4. Curiouslyp

    Sure TV/video consumption is increasing, but plenty of other statistics show that we’re spending more time multi-tasking. You may contend that people can’t effectively work/edit Wikipedia/create something while the TV is playing in the background, but this is no more distracting than, say, email.

    In short, the conclusion you draw from the data is an interesting hypothesis, but it is not conclusive.


  5. Matgb

    Basically, what Tom said. I’m sat on my sofa watching my fiance and kid play Worms, while reading around the internet and discussing economics theory with people.

    I find these days I can’t *just* sit and watch TV, it bores me, so while I undoubtedly have the TV on a lot more these days, half the time it’s background to what I’m actually doing, which is trawling around the internet teaching myself things.

  6. Nick Carr

    Doing other stuff while watching TV is nothing new. Long before the Net came along, people would knit, crotchet, chat with friends or family members, do small household repairs, do crossword puzzles, read newspapers and magazines, talk on the phone, fiddle with various hobbies and crafts etc. while the TV played. Tweeting while watching So You Think You Can Dance is absolutely fine by me, but it doesn’t strike me as being instrinsically more valuable than any other type of diversion. What the statistics show is that, contrary to common assumptions and expectations, we watch more TV than ever before and, thanks to being connected to media networks during pretty much all our waking hours, we consume far more media entertainment than ever before. I think Tom Slee’s point that the net is turning out to be more a complement to mass media than a substitute for it is on target.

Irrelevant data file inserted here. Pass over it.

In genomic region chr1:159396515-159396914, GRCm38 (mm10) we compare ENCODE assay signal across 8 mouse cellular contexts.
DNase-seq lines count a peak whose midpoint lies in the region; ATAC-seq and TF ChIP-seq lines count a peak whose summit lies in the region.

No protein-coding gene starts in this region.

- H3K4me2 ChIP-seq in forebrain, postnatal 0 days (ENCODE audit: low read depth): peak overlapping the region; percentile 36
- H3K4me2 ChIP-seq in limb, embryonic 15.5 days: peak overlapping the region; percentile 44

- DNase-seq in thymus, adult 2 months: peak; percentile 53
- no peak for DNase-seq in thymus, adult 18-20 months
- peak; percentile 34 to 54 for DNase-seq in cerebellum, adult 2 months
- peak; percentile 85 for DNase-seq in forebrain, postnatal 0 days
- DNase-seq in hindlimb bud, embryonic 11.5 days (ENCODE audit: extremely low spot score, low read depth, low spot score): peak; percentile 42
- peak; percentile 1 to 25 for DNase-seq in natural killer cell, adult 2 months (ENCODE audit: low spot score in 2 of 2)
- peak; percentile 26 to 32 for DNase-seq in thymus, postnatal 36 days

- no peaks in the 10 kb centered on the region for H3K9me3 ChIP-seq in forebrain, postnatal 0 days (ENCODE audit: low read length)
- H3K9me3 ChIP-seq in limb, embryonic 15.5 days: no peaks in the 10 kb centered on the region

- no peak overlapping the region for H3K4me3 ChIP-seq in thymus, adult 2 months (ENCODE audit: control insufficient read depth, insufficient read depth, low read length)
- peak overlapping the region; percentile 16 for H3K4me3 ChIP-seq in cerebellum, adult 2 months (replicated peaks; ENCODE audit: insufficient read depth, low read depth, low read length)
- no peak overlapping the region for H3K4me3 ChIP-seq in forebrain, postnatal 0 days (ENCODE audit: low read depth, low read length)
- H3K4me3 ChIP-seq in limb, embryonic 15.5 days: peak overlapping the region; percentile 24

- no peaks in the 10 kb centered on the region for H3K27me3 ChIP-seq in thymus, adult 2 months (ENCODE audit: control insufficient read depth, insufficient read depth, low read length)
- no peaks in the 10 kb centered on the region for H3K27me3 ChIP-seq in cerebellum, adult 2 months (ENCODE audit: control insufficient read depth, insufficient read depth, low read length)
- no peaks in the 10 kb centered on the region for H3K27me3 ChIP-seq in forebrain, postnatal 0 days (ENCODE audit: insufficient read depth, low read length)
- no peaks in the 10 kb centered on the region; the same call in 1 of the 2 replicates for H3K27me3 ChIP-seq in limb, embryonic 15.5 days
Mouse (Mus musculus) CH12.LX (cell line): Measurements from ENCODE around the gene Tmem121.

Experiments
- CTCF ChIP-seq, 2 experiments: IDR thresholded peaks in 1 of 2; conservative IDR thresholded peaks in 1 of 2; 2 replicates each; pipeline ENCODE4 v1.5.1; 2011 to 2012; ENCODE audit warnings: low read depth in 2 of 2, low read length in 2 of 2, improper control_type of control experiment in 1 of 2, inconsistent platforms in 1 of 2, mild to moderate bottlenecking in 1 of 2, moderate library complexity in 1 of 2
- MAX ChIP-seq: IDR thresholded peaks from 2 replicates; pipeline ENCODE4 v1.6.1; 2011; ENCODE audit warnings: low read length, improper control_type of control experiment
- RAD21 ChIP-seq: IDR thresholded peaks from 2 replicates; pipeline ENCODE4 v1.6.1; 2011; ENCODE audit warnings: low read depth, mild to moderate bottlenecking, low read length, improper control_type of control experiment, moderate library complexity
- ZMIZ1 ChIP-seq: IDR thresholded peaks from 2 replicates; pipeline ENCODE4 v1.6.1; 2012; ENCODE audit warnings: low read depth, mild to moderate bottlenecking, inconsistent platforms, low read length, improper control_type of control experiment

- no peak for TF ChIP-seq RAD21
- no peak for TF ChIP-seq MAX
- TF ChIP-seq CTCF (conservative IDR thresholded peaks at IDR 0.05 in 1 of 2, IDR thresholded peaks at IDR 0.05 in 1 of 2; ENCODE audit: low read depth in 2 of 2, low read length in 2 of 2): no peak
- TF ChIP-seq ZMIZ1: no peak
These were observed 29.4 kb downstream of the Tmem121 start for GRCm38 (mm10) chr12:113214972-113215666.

7. Matt Seigal

    As a Brit, I’m fascinated how cognitive surplus fits in with the abundance of free time that teenagers have during the summer holidays to destroy and loot in English cities. Presumably, social media, BBM and television inspired copy cat vandals to be actively destructive.

  8. tomslee

    I would enjoy watching you watching So You Think You Can Dance.

    Believe me, you wouldn’t.

    Matt Seigal – All that Angry Birds playing is just a gateway drug for throwing bricks through shop windows.

  9. Seth Finkelstein

    You’ve got to read that “cognitive surplus” phrase with the right – well, I’m not exactly sure what the correct word is – something like tone or spin or accent. Imagine a venture capitalist huckster giving a presentation along the lines of “China’s an enormous country, if we could just get 1% of them to buy our product, just one percent of the China market, it’d be HUGE, we’d be rich, and with the Internet we have the COGNITIVE SURPLUS …”

    (i.e. this “1%” argument is a well-known business plan fallacy)